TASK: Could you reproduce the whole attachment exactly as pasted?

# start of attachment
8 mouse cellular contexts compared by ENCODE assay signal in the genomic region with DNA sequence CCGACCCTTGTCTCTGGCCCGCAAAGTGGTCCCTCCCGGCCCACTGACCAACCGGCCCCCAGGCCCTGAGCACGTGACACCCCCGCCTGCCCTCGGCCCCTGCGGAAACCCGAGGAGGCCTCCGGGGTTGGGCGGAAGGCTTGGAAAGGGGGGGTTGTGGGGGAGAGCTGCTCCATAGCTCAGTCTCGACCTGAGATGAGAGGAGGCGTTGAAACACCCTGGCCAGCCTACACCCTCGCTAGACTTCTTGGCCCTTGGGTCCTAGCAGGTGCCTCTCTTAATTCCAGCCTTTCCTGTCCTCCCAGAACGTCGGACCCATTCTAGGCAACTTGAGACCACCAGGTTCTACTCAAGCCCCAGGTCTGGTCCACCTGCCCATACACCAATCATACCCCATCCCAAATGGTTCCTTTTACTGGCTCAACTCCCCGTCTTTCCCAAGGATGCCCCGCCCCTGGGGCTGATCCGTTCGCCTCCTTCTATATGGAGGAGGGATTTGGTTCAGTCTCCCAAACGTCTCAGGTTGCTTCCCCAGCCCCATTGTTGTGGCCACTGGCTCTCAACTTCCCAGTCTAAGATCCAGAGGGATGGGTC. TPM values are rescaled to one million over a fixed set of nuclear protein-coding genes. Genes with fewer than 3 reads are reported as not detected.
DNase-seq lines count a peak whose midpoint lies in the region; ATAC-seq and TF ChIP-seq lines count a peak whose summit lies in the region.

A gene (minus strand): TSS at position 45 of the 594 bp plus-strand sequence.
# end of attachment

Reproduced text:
8 mouse cellular contexts compared by ENCODE assay signal in the genomic region with DNA sequence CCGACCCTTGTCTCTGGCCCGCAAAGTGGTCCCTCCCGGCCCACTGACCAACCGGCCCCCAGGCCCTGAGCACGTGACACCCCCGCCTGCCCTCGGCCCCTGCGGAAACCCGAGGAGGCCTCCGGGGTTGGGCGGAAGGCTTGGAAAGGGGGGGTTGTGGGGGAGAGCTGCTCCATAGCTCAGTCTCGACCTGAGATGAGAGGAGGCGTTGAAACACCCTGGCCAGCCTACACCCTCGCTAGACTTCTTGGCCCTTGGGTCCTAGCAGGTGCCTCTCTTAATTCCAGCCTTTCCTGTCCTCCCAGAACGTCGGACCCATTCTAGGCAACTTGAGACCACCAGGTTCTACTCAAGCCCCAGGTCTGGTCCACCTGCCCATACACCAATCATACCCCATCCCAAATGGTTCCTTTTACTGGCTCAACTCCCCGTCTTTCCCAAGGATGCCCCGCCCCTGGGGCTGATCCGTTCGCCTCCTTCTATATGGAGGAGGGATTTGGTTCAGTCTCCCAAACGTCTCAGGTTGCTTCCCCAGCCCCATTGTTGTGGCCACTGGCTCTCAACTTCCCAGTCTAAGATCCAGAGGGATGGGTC. TPM values are rescaled to one million over a fixed set of nuclear protein-coding genes. Genes with fewer than 3 reads are reported as not detected.
DNase-seq lines count a peak whose midpoint lies in the region; ATAC-seq and TF ChIP-seq lines count a peak whose summit lies in the region.

A gene (minus strand): TSS at position 45 of the 594 bp plus-strand sequence.